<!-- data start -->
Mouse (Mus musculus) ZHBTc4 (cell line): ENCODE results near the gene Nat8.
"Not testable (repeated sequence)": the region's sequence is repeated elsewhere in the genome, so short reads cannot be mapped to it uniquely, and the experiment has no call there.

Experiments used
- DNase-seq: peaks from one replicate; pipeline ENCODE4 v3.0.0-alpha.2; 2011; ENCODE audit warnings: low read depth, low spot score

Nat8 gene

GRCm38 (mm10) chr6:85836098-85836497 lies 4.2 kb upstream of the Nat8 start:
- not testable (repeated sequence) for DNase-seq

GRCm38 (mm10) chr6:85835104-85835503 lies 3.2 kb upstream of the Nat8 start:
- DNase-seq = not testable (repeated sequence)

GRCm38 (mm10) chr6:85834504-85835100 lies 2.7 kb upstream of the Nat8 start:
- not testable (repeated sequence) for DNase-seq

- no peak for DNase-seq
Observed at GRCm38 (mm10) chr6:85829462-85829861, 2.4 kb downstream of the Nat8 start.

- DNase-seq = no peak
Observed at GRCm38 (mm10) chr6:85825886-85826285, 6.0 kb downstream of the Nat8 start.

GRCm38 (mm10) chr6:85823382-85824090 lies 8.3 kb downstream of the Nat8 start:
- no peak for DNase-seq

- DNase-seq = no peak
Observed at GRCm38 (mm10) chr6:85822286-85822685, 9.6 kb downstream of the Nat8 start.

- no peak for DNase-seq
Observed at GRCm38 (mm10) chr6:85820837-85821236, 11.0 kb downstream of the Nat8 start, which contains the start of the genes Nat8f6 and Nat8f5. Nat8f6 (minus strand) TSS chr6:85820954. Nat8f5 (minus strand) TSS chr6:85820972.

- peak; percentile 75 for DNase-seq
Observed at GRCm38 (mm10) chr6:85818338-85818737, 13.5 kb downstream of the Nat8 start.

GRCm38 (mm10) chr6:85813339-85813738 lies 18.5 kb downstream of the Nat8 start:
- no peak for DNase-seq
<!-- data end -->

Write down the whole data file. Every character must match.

Mouse (Mus musculus) ZHBTc4 (cell line): ENCODE results near the gene Nat8.
"Not testable (repeated sequence)": the region's sequence is repeated elsewhere in the genome, so short reads cannot be mapped to it uniquely, and the experiment has no call there.

Experiments used
- DNase-seq: peaks from one replicate; pipeline ENCODE4 v3.0.0-alpha.2; 2011; ENCODE audit warnings: low read depth, low spot score

Nat8 gene

GRCm38 (mm10) chr6:85836098-85836497 lies 4.2 kb upstream of the Nat8 start:
- not testable (repeated sequence) for DNase-seq

GRCm38 (mm10) chr6:85835104-85835503 lies 3.2 kb upstream of the Nat8 start:
- DNase-seq = not testable (repeated sequence)

GRCm38 (mm10) chr6:85834504-85835100 lies 2.7 kb upstream of the Nat8 start:
- not testable (repeated sequence) for DNase-seq

- no peak for DNase-seq
Observed at GRCm38 (mm10) chr6:85829462-85829861, 2.4 kb downstream of the Nat8 start.

- DNase-seq = no peak
Observed at GRCm38 (mm10) chr6:85825886-85826285, 6.0 kb downstream of the Nat8 start.

GRCm38 (mm10) chr6:85823382-85824090 lies 8.3 kb downstream of the Nat8 start:
- no peak for DNase-seq

- DNase-seq = no peak
Observed at GRCm38 (mm10) chr6:85822286-85822685, 9.6 kb downstream of the Nat8 start.

- no peak for DNase-seq
Observed at GRCm38 (mm10) chr6:85820837-85821236, 11.0 kb downstream of the Nat8 start, which contains the start of the genes Nat8f6 and Nat8f5. Nat8f6 (minus strand) TSS chr6:85820954. Nat8f5 (minus strand) TSS chr6:85820972.

- peak; percentile 75 for DNase-seq
Observed at GRCm38 (mm10) chr6:85818338-85818737, 13.5 kb downstream of the Nat8 start.

GRCm38 (mm10) chr6:85813339-85813738 lies 18.5 kb downstream of the Nat8 start:
- no peak for DNase-seq